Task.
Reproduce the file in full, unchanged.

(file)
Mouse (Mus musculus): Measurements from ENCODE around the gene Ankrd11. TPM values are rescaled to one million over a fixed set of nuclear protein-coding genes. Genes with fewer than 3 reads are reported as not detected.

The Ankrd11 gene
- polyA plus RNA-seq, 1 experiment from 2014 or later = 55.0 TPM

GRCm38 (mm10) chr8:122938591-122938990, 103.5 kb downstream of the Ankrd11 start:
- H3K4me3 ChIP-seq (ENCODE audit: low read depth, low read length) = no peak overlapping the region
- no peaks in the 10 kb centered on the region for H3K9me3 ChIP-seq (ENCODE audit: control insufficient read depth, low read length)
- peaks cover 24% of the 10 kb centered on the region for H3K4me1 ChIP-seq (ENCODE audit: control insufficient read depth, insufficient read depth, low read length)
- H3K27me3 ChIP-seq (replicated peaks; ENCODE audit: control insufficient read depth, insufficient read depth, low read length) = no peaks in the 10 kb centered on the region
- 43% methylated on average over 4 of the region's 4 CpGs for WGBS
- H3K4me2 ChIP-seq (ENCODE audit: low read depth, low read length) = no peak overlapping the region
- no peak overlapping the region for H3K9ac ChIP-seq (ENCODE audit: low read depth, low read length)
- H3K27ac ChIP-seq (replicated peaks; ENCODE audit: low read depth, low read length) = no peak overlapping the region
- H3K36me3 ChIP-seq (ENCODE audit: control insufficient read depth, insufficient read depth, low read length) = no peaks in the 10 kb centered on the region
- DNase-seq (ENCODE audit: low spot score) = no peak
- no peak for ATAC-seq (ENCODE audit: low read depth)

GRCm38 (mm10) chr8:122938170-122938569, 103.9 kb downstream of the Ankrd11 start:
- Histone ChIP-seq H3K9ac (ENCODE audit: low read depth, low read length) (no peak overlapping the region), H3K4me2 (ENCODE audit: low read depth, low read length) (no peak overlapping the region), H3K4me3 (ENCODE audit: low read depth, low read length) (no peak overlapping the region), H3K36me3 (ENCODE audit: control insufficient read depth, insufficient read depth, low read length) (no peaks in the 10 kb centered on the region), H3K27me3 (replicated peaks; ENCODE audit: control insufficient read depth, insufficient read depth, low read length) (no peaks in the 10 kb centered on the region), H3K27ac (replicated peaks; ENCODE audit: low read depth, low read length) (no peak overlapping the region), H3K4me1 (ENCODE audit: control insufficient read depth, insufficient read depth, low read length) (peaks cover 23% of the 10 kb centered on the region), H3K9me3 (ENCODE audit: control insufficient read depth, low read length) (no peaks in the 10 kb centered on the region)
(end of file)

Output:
Mouse (Mus musculus): Measurements from ENCODE around the gene Ankrd11. TPM values are rescaled to one million over a fixed set of nuclear protein-coding genes. Genes with fewer than 3 reads are reported as not detected.

The Ankrd11 gene
- polyA plus RNA-seq, 1 experiment from 2014 or later = 55.0 TPM

GRCm38 (mm10) chr8:122938591-122938990, 103.5 kb downstream of the Ankrd11 start:
- H3K4me3 ChIP-seq (ENCODE audit: low read depth, low read length) = no peak overlapping the region
- no peaks in the 10 kb centered on the region for H3K9me3 ChIP-seq (ENCODE audit: control insufficient read depth, low read length)
- peaks cover 24% of the 10 kb centered on the region for H3K4me1 ChIP-seq (ENCODE audit: control insufficient read depth, insufficient read depth, low read length)
- H3K27me3 ChIP-seq (replicated peaks; ENCODE audit: control insufficient read depth, insufficient read depth, low read length) = no peaks in the 10 kb centered on the region
- 43% methylated on average over 4 of the region's 4 CpGs for WGBS
- H3K4me2 ChIP-seq (ENCODE audit: low read depth, low read length) = no peak overlapping the region
- no peak overlapping the region for H3K9ac ChIP-seq (ENCODE audit: low read depth, low read length)
- H3K27ac ChIP-seq (replicated peaks; ENCODE audit: low read depth, low read length) = no peak overlapping the region
- H3K36me3 ChIP-seq (ENCODE audit: control insufficient read depth, insufficient read depth, low read length) = no peaks in the 10 kb centered on the region
- DNase-seq (ENCODE audit: low spot score) = no peak
- no peak for ATAC-seq (ENCODE audit: low read depth)

GRCm38 (mm10) chr8:122938170-122938569, 103.9 kb downstream of the Ankrd11 start:
- Histone ChIP-seq H3K9ac (ENCODE audit: low read depth, low read length) (no peak overlapping the region), H3K4me2 (ENCODE audit: low read depth, low read length) (no peak overlapping the region), H3K4me3 (ENCODE audit: low read depth, low read length) (no peak overlapping the region), H3K36me3 (ENCODE audit: control insufficient read depth, insufficient read depth, low read length) (no peaks in the 10 kb centered on the region), H3K27me3 (replicated peaks; ENCODE audit: control insufficient read depth, insufficient read depth, low read length) (no peaks in the 10 kb centered on the region), H3K27ac (replicated peaks; ENCODE audit: low read depth, low read length) (no peak overlapping the region), H3K4me1 (ENCODE audit: control insufficient read depth, insufficient read depth, low read length) (peaks cover 23% of the 10 kb centered on the region), H3K9me3 (ENCODE audit: control insufficient read depth, low read length) (no peaks in the 10 kb centered on the region)